Three different models for a globalized world

Europe's vaunted "social model" is creaking. For the best part of the last half century, its blend of capitalist enterprise and social concern has made most of its citizens prosperous while sheltering the rest from misfortune.

But now, stagnant economies are consigning millions to joblessness and poor welfare states are betraying the promise of protection for all.

This series looks at three different social models in three countries, Britain, Finland, and France. Each in its own way is attempting to meet the challenges of globalization.

Can European governments still afford to guarantee social safety nets for the poor, the sick, and the aged? Can they afford not to do so, and still retain their claim to govern humanely?

"The stakes are high," warns Pekka Himanen, a young Finnish philosopher who has made his name dissecting his country's success. "If Europe does not succeed in creating a socially inclusive model of economic success, that will determine how globalization goes.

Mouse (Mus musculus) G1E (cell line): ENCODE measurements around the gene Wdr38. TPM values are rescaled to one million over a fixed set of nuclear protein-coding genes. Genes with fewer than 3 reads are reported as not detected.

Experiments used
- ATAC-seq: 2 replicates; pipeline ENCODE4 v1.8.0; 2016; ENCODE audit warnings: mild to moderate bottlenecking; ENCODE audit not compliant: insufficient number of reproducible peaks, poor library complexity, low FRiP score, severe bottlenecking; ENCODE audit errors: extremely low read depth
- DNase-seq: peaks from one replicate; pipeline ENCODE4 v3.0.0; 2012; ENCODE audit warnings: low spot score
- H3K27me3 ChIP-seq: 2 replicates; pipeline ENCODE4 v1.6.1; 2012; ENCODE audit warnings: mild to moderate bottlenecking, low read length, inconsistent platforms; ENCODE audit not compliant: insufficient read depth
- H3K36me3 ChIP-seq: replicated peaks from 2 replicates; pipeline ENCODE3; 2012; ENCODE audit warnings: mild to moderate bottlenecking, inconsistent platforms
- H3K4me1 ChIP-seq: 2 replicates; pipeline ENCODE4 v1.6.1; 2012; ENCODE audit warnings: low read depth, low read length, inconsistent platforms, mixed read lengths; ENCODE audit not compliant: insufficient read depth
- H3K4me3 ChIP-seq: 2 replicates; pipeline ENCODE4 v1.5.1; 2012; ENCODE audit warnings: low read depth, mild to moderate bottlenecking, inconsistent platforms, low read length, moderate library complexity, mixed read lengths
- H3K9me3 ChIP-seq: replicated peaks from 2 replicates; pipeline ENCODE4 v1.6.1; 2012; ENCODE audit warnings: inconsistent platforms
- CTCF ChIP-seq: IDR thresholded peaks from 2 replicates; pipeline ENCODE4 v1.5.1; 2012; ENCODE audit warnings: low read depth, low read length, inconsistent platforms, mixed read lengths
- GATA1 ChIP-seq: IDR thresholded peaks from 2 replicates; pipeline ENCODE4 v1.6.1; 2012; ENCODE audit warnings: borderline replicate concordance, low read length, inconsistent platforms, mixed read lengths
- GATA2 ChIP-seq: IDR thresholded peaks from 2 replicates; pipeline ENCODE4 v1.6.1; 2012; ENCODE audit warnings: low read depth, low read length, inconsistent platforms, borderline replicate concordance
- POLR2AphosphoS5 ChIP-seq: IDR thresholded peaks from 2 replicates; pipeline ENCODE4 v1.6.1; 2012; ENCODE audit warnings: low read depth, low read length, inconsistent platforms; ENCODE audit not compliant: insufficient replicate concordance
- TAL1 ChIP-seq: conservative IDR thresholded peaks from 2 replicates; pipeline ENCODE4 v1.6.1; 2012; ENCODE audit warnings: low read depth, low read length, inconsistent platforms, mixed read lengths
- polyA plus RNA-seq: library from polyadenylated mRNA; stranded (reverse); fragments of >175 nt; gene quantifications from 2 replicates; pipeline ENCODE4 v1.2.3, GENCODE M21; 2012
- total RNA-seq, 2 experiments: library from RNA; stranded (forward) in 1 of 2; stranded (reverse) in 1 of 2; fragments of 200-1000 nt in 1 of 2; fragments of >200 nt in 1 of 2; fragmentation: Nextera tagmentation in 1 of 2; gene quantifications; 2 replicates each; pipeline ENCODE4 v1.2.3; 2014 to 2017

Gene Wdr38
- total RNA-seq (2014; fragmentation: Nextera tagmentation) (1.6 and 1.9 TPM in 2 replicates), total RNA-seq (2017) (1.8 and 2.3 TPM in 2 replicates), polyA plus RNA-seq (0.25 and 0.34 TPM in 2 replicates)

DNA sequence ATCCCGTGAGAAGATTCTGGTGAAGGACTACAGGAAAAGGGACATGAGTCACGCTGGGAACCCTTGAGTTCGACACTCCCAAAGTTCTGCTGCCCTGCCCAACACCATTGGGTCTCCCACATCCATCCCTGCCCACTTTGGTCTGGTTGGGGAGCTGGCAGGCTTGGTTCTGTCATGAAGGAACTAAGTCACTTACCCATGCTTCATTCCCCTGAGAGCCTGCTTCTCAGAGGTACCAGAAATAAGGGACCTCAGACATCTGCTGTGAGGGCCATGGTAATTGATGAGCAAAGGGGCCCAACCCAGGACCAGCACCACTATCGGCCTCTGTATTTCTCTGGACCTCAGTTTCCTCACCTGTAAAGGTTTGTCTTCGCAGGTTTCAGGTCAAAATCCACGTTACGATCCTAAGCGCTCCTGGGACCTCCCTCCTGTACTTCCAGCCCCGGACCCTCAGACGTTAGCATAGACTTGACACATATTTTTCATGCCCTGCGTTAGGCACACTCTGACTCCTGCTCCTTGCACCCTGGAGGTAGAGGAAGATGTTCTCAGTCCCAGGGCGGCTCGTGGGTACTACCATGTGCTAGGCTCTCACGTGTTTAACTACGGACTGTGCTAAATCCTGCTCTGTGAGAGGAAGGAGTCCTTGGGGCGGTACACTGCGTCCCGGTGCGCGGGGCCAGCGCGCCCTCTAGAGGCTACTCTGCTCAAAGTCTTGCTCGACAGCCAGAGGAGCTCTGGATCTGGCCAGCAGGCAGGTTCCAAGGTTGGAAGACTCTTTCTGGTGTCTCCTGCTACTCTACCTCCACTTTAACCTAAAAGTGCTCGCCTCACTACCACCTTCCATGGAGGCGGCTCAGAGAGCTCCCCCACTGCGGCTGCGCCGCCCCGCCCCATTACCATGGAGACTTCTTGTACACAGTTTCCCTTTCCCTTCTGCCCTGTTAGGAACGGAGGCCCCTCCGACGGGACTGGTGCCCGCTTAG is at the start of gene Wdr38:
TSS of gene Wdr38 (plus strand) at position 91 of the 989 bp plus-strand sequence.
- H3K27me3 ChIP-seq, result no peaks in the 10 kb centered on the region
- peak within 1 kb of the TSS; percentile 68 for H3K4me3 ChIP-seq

"If Europe does not keep its high values alive, this will be a very harsh world," Mr. Himanen worries.

British Prime Minister Tony Blair has called EU heads of state to a brainstorming summit this week at Hampton Court, a 16th-century royal palace, to discuss ways of adapting Europe's aging social model to the information age.

Fifty years ago, European ideals of social solidarity burned brightly enough to make high taxes seem a reasonable way of spreading wealth more equally. The state's role in narrowing society's gaps made big government inevitable and popular; it made life comfortable for almost everybody, so there wasn't much point in taking risks, especially if the rewards would be highly taxed.

That model may have suited an industrial-age, protectionist Europe where large companies faced little international competition and offered jobs for life, but it hardly suits the Europe of today. The debate over social models goes to the heart of how Europeans want to live - how they balance personal risk and security, what they expect the state to do for them and what they should do for themselves, and whether economic prosperity comes with a social price.

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